Date & Time Saturday, July 2, 2011, 2:00pm-
Place RIEB Meeting Room (Annex, 2nd Floor)
Intended Audience Faculty, Graduate Students, and People with Equivalent Knowledge
Note Copies of the paper will be available at Office of Promoting Research Collaboration.

Session 1 (2:00pm-3:45pm)

Speaker Akihiro YAMADA
Affiliation Graduate School of Economics, Nagoya City University
Topic Tax Costs, Book-Tax Difference and Earnings Management: Empirical Evidence from Japan
Abstract This paper investigates "book-tax conforming earnings management" that have current taxable income consequences and “book-tax nonconforming earnings management” that do not have current taxable income consequences by using Japanese individual financial data. To examine these earnings management activities and these relationships, I classify discretionary accruals in discretionary book tax accruals (DBTA) and discretionary book only accruals (DBOA) by connection with tax accounting rules. As results of investigation, I find the following things. (1) Firms use DBTA to minimize tax costs. On the other hand, (2) firms use DBTA and DBOA to beat benchmarks. Moreover, (3) in firms that are suspected to earnings upward, there is a negative correlation between DBTA and DBOA. Although the Japanese accounting system is closely linked to tax assessment, these results suggest that Japanese firms distinguish DBTA from DBOA, and that they use in combination DBTA and DBOA.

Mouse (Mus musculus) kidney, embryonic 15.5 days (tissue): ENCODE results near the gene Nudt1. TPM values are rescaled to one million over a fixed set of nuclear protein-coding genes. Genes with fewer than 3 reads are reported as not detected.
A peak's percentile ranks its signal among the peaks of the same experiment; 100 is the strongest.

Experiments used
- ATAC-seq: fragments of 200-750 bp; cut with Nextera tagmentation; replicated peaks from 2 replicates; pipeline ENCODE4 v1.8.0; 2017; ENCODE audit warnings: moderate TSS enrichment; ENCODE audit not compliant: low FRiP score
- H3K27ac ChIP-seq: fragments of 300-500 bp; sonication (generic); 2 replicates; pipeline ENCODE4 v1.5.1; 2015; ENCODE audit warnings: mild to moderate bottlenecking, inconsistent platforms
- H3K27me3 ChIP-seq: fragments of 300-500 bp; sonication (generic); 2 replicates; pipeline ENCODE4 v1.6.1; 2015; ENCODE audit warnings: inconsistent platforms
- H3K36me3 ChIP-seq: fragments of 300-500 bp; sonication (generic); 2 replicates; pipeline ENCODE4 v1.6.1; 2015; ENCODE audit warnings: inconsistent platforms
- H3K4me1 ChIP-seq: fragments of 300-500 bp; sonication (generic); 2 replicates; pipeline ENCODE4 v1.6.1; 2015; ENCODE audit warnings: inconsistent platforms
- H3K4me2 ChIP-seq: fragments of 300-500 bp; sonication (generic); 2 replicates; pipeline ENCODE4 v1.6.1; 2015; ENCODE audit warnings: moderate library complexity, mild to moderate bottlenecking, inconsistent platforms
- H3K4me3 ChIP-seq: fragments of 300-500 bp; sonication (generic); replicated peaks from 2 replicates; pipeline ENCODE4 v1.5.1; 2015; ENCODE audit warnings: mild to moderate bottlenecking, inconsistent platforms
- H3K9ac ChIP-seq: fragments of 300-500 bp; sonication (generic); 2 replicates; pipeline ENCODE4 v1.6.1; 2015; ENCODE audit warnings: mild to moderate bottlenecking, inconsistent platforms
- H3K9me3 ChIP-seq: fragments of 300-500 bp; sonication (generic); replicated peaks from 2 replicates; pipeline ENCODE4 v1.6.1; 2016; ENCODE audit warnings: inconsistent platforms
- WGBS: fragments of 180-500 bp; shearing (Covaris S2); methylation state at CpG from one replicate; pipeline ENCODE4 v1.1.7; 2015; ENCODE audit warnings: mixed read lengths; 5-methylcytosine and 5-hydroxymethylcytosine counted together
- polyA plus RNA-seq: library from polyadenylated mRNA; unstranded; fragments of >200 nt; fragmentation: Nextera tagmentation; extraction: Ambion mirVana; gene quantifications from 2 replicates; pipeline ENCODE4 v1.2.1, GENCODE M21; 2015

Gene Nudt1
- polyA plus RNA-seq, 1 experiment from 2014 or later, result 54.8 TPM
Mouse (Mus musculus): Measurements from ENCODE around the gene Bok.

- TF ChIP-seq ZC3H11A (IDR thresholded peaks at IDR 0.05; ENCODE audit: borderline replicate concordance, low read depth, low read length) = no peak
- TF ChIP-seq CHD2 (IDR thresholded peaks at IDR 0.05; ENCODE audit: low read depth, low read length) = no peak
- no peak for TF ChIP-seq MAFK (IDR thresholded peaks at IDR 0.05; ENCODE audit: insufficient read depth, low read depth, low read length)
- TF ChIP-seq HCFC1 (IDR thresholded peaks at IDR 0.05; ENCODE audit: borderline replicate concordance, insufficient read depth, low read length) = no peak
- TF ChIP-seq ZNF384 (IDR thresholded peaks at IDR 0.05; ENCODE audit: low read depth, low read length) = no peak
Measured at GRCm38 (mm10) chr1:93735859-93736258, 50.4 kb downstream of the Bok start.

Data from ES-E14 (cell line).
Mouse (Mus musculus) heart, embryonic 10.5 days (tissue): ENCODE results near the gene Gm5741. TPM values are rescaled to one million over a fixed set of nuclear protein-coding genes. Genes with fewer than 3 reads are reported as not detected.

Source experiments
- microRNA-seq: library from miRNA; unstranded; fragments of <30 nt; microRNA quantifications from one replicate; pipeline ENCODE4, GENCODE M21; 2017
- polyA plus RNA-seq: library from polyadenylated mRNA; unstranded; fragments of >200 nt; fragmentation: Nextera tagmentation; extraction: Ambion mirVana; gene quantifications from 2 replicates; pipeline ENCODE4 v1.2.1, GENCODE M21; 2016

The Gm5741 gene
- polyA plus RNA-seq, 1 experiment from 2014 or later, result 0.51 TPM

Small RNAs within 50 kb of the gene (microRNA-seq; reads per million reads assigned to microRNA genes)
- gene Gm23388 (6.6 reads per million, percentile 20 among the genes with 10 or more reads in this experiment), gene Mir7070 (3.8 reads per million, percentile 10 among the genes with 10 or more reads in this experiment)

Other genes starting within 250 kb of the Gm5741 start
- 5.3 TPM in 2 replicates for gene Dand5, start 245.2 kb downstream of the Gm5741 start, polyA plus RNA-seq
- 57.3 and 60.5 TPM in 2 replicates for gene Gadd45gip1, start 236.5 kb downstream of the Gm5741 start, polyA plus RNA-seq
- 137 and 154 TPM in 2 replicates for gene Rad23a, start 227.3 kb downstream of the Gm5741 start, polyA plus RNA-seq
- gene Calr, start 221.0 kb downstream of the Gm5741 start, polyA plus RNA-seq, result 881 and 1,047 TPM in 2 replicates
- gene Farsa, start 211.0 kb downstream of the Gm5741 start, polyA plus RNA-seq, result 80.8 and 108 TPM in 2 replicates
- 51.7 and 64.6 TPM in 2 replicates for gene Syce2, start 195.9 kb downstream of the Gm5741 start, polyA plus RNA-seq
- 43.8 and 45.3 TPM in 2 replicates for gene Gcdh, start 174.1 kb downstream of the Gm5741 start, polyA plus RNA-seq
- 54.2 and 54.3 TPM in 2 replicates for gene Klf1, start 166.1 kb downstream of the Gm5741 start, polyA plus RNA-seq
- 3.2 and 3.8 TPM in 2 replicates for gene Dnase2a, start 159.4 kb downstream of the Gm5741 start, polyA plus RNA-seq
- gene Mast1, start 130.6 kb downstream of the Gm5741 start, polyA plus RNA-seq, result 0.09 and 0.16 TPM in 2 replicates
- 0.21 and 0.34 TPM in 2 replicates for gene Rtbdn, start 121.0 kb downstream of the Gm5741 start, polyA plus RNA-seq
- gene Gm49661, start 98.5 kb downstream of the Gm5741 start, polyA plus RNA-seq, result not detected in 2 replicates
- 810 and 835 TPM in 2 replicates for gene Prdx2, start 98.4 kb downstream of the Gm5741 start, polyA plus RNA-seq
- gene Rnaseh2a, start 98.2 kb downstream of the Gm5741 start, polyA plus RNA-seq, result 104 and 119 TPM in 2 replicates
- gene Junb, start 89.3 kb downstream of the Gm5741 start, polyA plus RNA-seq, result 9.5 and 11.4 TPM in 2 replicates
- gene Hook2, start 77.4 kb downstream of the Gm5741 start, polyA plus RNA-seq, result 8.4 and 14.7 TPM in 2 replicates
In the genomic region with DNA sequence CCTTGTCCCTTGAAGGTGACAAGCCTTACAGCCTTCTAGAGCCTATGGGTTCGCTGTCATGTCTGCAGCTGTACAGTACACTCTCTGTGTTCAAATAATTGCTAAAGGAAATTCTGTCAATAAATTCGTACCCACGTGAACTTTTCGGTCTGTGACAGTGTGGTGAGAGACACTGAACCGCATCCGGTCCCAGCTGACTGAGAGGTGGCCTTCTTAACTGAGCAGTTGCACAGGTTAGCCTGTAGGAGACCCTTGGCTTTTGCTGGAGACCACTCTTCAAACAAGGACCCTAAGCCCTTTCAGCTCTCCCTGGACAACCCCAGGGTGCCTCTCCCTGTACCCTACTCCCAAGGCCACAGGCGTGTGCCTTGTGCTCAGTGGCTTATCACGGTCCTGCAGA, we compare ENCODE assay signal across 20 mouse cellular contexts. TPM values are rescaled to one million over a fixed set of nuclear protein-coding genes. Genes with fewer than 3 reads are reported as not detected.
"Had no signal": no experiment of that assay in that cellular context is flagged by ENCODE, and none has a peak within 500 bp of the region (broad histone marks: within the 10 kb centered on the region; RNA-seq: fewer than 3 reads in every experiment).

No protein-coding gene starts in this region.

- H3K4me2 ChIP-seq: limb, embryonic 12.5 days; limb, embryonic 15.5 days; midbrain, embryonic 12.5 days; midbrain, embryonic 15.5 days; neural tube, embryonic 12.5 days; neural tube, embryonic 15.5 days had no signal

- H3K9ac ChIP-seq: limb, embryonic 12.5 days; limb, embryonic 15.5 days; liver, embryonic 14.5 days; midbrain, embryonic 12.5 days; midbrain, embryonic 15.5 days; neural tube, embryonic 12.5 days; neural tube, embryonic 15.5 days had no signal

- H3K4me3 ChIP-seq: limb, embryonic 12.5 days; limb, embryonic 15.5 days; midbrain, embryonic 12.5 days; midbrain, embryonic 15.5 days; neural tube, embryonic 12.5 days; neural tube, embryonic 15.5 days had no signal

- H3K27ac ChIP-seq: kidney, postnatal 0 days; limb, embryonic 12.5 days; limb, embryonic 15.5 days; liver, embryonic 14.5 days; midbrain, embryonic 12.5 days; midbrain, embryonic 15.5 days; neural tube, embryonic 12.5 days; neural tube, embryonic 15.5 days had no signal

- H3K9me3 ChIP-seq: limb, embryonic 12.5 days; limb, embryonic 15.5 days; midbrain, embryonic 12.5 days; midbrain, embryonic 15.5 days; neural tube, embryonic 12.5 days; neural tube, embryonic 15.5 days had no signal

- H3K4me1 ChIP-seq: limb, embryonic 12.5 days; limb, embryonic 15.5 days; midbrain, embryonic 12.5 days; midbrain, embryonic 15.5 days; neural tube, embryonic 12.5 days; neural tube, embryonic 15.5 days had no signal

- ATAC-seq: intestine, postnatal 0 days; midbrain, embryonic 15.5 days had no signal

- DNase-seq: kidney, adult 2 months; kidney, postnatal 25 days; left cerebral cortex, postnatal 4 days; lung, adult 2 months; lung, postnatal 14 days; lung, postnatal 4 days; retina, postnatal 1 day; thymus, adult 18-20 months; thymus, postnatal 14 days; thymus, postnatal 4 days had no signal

Session 2 (4:00pm-5:45pm)

Speaker Yusuke TAKASU* and Makoto NAKANO*
Affiliation *Graduate School of Commerce and Management, Hitotsubashi University
Topic Quality of Smoothed Earnings: Persistence, Predictability, and Dividend Policy
Abstract This study analyzes the quality of smoothed earnings from three perspectives: persistence, dividends stability, and earnings predictability. These three attributes were the foci of this study, based on Japanese managers' responses to questions regarding their motivation for income smoothing. This paper provides three new pieces of evidence. First, income smoothing in the previous period relates positively to future earnings persistence. Second, higher-smoothing firms will tend to pay stable dividends in the future, even when fundamental factors and corporate governance factors are under control. Third, there is a positive relation between income smoothing and the accuracy of earnings forecasts. Income smoothing acts a vehicle by which managers can reveal private information about future earnings. Overall, the evidence rendered by the current study shows that a manager's intention vis-à-vis income smoothing is achieved, and earnings quality is improved in terms of persistence, dividends stability, and predictability.